Everyone who sees Jamie says she is such a sweet, innocent little girl. Because she’s petite and generally timid when people first meet her, they think she is quiet and well-behaved. Well, she is — most of the time. What they don’t often see or know, is Jamie throws the meanest most ear-piercing tantrums you can imagine (I swear, she gets her temperament from her father! ;)). She lurches backward or forward onto the floor and wails or screams. Loudly. Occasionally, she’ll kick up her feet and when you (I) try to carry her, we often end up in more of a struggle because she throws a counter-weight to all your (my) efforts.
All of this new to me, because I never had to deal with these kinds of tantrums with Sam. At least not in public. It seems though that Jamie doesn’t care when or where she chooses to throw a fit, as such is her personality. It happened earlier today too, while we were waiting outside Sam’s ballet class. Jamie decided 30 minutes into our stay that none of the activities I brought (or thought of) were satisfying enough for her. The whining started and eventually she went all out and rolled on the floor (good heavens the germs!). When I tried to coax her off with other distractions, she just shrieked and screamed and cried even louder. To be very honest, I was just too tired (from a constant lack of sleep and from carrying her all day yesterday, among other things) to try harder, so I let her cry and wail (and yes, roll) to her heart’s content, while I sat quietly and watched. Funny enough, she’d occasionally stop to look and see if I was watching, and when I’d calmly ask her if she was done, she’d say “no”, and then resume her wailing.
Of course I got the stares from practically everyone who could hear her 100-decibel shrieks from across the hall. Some glanced at me and smiled sympathetically, others were trying to make light of it by calling out to her and saying, “poor baby, why…” (I seriously ask: What does that even DO?!), and some couldn’t feign the horrified shocked look they had that a child was allowed to do this, and worse yet — the mother wasn’t doing anything. I could even sense that our yaya was getting embarrassed — for Jamie’s or for my behavior, I don’t know. She tried to pick Jamie up but each time Jamie would see her approach, she’d screech all the more, so the yaya eventually backed away. I could even see my husband’s reaction in my head — he would’ve been quite embarrassed for us all too and I probably would have gotten an earful. Thankfully, he skipped ballet today.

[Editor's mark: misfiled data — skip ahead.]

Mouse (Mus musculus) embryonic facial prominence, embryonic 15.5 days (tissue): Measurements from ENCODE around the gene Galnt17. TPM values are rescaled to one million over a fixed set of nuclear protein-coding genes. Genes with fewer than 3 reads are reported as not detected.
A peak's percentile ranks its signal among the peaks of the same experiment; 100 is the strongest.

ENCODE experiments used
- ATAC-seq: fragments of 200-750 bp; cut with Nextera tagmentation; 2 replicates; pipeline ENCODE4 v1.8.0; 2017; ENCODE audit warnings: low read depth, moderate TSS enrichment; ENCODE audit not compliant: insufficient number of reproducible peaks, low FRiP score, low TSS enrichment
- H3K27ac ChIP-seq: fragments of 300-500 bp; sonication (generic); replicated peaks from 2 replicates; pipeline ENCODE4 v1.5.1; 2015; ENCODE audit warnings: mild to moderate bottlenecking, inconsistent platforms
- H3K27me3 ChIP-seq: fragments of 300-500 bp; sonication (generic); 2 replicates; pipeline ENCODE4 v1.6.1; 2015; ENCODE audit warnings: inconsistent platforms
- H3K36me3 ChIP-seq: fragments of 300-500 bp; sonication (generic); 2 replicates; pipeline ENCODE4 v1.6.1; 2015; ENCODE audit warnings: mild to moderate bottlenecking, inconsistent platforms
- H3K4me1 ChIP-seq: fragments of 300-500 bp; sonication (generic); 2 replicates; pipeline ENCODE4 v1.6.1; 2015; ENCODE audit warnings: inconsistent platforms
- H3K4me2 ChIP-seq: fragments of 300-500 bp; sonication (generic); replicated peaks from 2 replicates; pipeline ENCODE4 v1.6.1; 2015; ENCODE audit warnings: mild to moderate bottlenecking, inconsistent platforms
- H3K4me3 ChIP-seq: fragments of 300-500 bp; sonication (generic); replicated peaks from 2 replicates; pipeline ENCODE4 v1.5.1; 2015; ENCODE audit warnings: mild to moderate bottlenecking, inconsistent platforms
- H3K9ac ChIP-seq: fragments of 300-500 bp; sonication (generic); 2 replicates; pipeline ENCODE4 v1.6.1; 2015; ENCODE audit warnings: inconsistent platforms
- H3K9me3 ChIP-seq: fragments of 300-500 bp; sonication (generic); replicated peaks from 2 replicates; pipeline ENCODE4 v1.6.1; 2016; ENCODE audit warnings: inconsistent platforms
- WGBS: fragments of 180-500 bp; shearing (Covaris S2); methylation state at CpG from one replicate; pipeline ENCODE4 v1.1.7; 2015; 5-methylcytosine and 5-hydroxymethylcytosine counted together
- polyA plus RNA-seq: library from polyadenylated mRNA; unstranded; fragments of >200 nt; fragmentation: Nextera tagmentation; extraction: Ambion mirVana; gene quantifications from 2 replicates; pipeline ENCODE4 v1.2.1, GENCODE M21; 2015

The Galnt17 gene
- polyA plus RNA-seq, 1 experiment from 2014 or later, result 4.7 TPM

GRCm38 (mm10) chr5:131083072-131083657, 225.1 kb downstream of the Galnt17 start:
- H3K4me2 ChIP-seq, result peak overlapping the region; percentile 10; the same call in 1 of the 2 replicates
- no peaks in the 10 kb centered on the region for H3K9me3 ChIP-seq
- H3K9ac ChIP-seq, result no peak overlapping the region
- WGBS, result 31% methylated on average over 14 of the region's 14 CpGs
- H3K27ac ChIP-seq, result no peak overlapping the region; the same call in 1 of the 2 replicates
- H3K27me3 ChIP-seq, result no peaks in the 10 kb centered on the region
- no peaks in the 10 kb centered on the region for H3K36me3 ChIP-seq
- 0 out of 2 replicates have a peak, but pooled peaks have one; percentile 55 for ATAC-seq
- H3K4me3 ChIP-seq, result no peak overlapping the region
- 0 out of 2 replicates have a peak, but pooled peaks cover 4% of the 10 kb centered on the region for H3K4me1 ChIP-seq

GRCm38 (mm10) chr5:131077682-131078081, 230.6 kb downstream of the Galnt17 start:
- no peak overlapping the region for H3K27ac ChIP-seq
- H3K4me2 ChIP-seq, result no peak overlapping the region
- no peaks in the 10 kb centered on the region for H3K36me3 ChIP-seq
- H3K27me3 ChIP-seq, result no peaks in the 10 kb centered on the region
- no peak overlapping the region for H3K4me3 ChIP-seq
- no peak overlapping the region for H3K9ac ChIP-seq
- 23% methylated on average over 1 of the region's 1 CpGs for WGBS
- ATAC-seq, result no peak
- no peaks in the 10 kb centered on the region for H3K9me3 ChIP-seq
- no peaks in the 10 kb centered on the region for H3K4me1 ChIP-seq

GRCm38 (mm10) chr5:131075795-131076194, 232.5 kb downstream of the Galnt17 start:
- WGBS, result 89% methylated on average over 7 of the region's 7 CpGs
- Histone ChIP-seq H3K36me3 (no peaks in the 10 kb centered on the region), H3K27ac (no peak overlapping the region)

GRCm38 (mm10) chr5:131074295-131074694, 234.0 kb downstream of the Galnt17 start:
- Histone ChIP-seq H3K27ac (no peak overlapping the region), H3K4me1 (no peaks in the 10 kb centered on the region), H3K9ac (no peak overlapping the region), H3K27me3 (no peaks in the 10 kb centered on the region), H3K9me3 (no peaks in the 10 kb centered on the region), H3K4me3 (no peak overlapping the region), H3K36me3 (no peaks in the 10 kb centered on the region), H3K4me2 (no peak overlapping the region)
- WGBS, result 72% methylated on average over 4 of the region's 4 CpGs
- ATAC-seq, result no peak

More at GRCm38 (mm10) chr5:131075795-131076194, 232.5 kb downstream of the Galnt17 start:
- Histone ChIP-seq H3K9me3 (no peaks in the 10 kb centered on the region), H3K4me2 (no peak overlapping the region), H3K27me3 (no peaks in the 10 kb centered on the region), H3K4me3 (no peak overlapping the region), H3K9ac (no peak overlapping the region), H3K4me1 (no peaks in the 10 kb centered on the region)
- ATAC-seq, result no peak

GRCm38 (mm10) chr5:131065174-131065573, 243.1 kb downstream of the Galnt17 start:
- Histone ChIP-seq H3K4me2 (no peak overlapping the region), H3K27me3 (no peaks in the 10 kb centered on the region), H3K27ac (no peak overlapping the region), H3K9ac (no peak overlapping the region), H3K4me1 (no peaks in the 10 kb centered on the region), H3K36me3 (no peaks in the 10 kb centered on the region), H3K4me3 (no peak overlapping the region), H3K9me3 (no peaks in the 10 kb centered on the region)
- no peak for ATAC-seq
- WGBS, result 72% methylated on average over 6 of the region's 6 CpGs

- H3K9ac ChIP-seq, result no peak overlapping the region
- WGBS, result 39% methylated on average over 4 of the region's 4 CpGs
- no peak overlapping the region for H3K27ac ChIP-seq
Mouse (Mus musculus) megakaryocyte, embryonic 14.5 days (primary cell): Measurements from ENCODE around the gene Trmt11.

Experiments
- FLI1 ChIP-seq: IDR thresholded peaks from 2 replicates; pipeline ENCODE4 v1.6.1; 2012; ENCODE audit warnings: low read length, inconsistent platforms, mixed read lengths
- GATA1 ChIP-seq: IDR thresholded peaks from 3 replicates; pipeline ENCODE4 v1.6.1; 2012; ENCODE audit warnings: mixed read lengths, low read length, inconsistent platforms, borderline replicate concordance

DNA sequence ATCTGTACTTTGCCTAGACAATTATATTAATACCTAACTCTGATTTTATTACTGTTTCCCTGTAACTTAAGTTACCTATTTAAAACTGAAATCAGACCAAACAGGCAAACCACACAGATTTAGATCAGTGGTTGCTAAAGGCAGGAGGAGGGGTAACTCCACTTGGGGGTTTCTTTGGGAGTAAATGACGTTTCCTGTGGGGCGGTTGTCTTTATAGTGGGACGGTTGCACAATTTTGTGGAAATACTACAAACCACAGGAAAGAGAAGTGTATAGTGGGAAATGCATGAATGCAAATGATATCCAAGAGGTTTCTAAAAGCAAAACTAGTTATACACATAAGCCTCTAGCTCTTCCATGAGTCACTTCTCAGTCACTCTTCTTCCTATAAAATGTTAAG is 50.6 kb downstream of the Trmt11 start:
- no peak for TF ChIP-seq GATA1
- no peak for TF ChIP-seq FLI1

Maybe it was the fatigue, and maybe it’s because I’ve had to deal with this routine a thousand times already, that I just didn’t care. In fact when new people would pass us, they’d glance at Jamie and then they’d look around as if they were looking for the irresponsible parent allowing such a public display to occur, I voluntarily raised my hand and acknowledged, “yes, that is my child.”
There wasn’t much I could do because we had to wait for Sam to finish her class. I couldn’t leave and bring her to the car. I did make several attempts to distract her but they were all in vain. I also didn’t want to reprimand her in front of everyone. Even if tantrums are quite a handful for the parents, I still thought about why they happen. I know Jamie is totally over-tired, the poor thing (my lack of sleep is a result of her lack of sleep too), so she was most probably acting out because of it.
I also believe that sometimes, like in this particular situation, it’s good to let them “cry it out” (Now please take that phrase into context!). You know how sometimes you have all this emotion that you don’t know what to do with, but then after a good cry, you feel much better that it’s all been released? I just felt that was what she needed, instead of getting hushed and the feelings repressed. She wasn’t hurting herself or anyone (apart from their eardrums) anyway. Later today Jamie ate a better lunch and napped better so I do feel I made the right call.
As for the well-meaning folk that throw sympathetic glances and the horrified looks, or try to keep the peace by making her stop; thank you, but no thank you. The advice I would give (unless you are close to the child throwing a tantrum or to their parents), is to try harder and ignore it. If I were in your shoes (and believe me I have been many times), that’s what I would do. I wouldn’t even let the mother apologize for her child’s behavior (unless of course it hurt one of my own – again, context!). It’s just simply a part of parenting a toddler. Kids Jamie’s age express their feelings in the ways they know how, and some of them will throw the most embarrassing tantrums ever. I promise if I am there, I will give you the benefit of the doubt, just as I would like done for me.
Yes, she is my child. And don’t worry; contrary to how things may seem, I know what I’m doing.